U.S. Denies Establishment of Contingency Airbase in Egypt
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U.S. Denies Establishment of Contingency Airbase in Egypt

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The State Department today denied published reports that the United States has established a contingency airbase in an unpopulated part of Egypt with 100 airmen stationed there.

“The United States has no forces permanently assigned in Egypt apart from Defense attaches and the Office of Military Cooperation,” Department deputy spokesman Alan Romberg said.

According to the report in the Washington Post, based on classified Congressional testimony by a high ranking Pentagon official, military supplies worth about $70 million are stored at the facility and the airbase has been used for the deployment of AWACS radar planes and training missions.

The Pentagon official, Deputy Assistant Secretary of Defense for Near Eastern and South Asian Affairs, Maj. Gen. Richard Secord, reportedly told the House Appropriations subcommittee last February that the base “is in the middle of nowhere” and thus “is a very good base for secret operations.”

But Romberg emphasized that the U.S. “has no base in Egypt.” He referred reporters to a letter by former Egyptian President Anwar Sadat dated July, 1981 to President Reagan which stated an Egyptian offer of “the temporary use of military facilities in Ras Binas for the purpose of assisting any Arab Moslem countries requesting such assistance to repell armed attacks affecting its sovereignty, territorial integrity and independence.”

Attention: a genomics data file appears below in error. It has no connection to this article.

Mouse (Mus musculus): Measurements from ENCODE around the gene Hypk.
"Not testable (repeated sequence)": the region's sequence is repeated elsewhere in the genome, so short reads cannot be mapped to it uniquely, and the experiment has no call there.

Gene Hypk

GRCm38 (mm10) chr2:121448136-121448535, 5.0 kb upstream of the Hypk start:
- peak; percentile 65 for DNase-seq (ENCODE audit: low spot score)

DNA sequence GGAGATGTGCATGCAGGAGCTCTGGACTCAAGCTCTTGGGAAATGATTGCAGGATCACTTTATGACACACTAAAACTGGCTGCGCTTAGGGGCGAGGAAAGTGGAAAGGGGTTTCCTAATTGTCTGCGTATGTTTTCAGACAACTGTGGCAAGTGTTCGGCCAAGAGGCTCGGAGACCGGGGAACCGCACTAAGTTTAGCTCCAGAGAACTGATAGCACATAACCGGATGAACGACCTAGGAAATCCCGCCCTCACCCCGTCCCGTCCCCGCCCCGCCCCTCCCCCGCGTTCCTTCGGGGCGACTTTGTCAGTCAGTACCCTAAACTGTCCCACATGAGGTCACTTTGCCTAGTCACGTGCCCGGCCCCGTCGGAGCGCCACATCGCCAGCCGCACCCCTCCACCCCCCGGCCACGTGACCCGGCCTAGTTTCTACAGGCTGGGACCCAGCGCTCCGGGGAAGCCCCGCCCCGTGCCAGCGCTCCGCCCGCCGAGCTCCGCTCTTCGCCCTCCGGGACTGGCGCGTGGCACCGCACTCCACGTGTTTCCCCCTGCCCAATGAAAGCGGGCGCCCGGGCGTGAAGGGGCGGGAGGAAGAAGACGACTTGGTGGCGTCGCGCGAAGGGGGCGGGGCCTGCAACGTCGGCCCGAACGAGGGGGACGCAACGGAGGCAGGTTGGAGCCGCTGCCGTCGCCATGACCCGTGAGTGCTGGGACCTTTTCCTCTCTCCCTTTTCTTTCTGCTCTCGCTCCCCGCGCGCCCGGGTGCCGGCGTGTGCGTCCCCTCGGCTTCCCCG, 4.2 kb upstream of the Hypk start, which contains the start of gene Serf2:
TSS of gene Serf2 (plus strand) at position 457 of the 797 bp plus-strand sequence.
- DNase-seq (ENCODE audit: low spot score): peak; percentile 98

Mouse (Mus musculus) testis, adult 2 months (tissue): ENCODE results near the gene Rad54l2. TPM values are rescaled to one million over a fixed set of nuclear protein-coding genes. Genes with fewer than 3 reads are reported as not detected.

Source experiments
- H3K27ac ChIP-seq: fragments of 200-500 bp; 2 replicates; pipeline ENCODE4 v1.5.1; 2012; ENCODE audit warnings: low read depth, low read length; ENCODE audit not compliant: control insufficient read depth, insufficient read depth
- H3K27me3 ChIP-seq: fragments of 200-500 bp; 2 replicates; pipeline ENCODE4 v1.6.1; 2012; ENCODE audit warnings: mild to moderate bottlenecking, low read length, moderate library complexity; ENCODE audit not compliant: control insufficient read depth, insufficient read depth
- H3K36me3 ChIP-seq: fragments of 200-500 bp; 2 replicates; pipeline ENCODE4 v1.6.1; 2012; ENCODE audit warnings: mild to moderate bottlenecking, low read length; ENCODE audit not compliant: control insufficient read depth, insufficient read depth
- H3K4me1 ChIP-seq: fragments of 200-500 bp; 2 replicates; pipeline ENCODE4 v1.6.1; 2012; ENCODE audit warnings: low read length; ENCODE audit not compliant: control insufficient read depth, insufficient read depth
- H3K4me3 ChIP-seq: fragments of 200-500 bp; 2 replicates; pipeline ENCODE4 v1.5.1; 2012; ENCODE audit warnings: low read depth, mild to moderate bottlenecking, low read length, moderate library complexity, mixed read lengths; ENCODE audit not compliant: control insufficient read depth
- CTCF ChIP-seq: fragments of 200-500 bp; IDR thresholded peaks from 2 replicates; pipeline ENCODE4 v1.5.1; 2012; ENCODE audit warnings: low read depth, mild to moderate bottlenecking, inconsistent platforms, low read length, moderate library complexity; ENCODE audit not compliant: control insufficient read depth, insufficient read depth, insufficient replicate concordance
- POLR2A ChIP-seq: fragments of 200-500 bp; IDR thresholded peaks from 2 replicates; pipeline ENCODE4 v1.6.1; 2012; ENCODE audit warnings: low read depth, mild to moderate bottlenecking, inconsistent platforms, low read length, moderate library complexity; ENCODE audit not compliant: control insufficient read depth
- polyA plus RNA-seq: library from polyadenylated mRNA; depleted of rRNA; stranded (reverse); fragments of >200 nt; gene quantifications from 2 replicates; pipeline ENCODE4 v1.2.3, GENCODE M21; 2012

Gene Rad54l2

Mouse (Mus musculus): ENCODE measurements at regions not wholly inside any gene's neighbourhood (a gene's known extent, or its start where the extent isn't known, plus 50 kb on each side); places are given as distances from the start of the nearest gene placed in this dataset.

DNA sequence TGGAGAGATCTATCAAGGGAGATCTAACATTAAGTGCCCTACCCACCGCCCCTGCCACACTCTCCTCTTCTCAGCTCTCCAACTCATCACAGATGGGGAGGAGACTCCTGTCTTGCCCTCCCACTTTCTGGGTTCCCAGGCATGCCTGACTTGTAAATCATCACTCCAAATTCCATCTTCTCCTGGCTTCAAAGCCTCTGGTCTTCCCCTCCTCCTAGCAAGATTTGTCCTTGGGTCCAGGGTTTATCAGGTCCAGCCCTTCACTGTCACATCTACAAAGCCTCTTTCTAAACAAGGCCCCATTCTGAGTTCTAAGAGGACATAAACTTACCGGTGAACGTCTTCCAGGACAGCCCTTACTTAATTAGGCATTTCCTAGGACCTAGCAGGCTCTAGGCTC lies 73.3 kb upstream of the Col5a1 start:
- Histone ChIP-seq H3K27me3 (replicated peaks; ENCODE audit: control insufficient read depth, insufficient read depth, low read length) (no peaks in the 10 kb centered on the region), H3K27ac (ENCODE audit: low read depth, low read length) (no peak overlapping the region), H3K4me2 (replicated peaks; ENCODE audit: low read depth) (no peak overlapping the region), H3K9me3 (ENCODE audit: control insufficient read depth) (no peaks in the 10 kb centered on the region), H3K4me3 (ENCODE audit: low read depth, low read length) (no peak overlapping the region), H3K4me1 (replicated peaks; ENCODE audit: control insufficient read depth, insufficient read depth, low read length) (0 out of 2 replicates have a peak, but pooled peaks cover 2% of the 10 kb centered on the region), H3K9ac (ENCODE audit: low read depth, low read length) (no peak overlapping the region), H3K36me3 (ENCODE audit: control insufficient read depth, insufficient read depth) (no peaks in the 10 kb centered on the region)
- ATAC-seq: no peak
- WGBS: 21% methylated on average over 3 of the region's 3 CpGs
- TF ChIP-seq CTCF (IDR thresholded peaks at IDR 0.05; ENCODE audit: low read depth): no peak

“In his letter, President Sadat emphasized that the use of such facilities should not contradict the non-alliance status and policy of Egypt,” Romberg continued. “The United States and Egypt cooperate in a number of ways fully consistent with Egypt’s sovereignty and in enhancing security in the Middle East.”

Romberg said that Egypt is a “full partner in the Middle East peace process and has often affirmed its interests in promoting security in the region. We believe that any cooperation undertaken to support this objective is mutually beneficial.”


The Department spokesman said: “The U.S. has no forces permanently assigned to Egypt…. There are a number of U.S. military personnel on temperary assignment in various locations in Egypt supporting our military systems and providing training in the use of U.S. military equipment …. We don’t comment on the operational details of activities of that sort, but the number of personnel in Egypt is not classified.”

In an unrelated development, Romberg announced that special negotiator for the autonomy talks, Richard Fairbanks, will join special U.S. envoys to the Middle East Philip Habib and Morris Draper, when they return to the region, probably tomorrow. Romberg said Fairbanks will be working on the U.S. efforts to get the Syrians to withdraw from Lebanon.

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